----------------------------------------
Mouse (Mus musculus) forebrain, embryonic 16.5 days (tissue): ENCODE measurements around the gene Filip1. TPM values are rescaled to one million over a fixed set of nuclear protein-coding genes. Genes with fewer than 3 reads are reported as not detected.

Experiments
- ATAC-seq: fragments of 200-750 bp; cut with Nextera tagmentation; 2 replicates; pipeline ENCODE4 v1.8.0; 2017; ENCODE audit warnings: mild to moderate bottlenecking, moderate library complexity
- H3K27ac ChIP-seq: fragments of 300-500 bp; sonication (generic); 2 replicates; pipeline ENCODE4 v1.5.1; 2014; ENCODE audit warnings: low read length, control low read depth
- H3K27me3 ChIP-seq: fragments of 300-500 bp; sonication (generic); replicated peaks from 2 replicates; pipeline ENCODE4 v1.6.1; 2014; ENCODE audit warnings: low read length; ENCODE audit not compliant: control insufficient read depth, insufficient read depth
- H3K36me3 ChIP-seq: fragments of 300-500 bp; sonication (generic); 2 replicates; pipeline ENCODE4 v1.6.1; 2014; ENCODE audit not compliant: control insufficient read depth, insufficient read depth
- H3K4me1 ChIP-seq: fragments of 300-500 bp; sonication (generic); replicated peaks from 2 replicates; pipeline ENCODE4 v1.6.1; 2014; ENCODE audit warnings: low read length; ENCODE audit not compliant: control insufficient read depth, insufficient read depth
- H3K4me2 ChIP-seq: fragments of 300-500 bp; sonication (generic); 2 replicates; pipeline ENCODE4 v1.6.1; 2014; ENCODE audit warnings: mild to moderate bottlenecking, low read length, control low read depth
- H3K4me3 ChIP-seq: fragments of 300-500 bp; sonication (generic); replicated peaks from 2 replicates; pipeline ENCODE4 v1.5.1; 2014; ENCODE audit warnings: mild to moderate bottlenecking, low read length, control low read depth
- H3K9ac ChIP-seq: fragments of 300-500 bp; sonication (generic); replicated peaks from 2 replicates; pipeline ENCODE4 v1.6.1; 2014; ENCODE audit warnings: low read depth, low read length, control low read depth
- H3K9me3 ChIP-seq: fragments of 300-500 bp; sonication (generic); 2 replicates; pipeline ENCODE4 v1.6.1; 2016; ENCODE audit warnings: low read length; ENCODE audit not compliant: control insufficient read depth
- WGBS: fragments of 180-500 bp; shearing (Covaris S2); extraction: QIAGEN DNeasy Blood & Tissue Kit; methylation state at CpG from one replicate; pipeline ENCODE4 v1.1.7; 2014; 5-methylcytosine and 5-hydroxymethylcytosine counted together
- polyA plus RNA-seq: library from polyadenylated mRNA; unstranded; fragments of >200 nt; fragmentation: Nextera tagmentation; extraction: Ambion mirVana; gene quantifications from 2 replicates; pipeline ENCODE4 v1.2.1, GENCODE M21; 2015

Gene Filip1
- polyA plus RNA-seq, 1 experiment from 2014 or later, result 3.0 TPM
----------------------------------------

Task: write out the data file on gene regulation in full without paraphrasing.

Mouse (Mus musculus) forebrain, embryonic 16.5 days (tissue): ENCODE measurements around the gene Filip1. TPM values are rescaled to one million over a fixed set of nuclear protein-coding genes. Genes with fewer than 3 reads are reported as not detected.

Experiments
- ATAC-seq: fragments of 200-750 bp; cut with Nextera tagmentation; 2 replicates; pipeline ENCODE4 v1.8.0; 2017; ENCODE audit warnings: mild to moderate bottlenecking, moderate library complexity
- H3K27ac ChIP-seq: fragments of 300-500 bp; sonication (generic); 2 replicates; pipeline ENCODE4 v1.5.1; 2014; ENCODE audit warnings: low read length, control low read depth
- H3K27me3 ChIP-seq: fragments of 300-500 bp; sonication (generic); replicated peaks from 2 replicates; pipeline ENCODE4 v1.6.1; 2014; ENCODE audit warnings: low read length; ENCODE audit not compliant: control insufficient read depth, insufficient read depth
- H3K36me3 ChIP-seq: fragments of 300-500 bp; sonication (generic); 2 replicates; pipeline ENCODE4 v1.6.1; 2014; ENCODE audit not compliant: control insufficient read depth, insufficient read depth
- H3K4me1 ChIP-seq: fragments of 300-500 bp; sonication (generic); replicated peaks from 2 replicates; pipeline ENCODE4 v1.6.1; 2014; ENCODE audit warnings: low read length; ENCODE audit not compliant: control insufficient read depth, insufficient read depth
- H3K4me2 ChIP-seq: fragments of 300-500 bp; sonication (generic); 2 replicates; pipeline ENCODE4 v1.6.1; 2014; ENCODE audit warnings: mild to moderate bottlenecking, low read length, control low read depth
- H3K4me3 ChIP-seq: fragments of 300-500 bp; sonication (generic); replicated peaks from 2 replicates; pipeline ENCODE4 v1.5.1; 2014; ENCODE audit warnings: mild to moderate bottlenecking, low read length, control low read depth
- H3K9ac ChIP-seq: fragments of 300-500 bp; sonication (generic); replicated peaks from 2 replicates; pipeline ENCODE4 v1.6.1; 2014; ENCODE audit warnings: low read depth, low read length, control low read depth
- H3K9me3 ChIP-seq: fragments of 300-500 bp; sonication (generic); 2 replicates; pipeline ENCODE4 v1.6.1; 2016; ENCODE audit warnings: low read length; ENCODE audit not compliant: control insufficient read depth
- WGBS: fragments of 180-500 bp; shearing (Covaris S2); extraction: QIAGEN DNeasy Blood & Tissue Kit; methylation state at CpG from one replicate; pipeline ENCODE4 v1.1.7; 2014; 5-methylcytosine and 5-hydroxymethylcytosine counted together
- polyA plus RNA-seq: library from polyadenylated mRNA; unstranded; fragments of >200 nt; fragmentation: Nextera tagmentation; extraction: Ambion mirVana; gene quantifications from 2 replicates; pipeline ENCODE4 v1.2.1, GENCODE M21; 2015

Gene Filip1
- polyA plus RNA-seq, 1 experiment from 2014 or later, result 3.0 TPM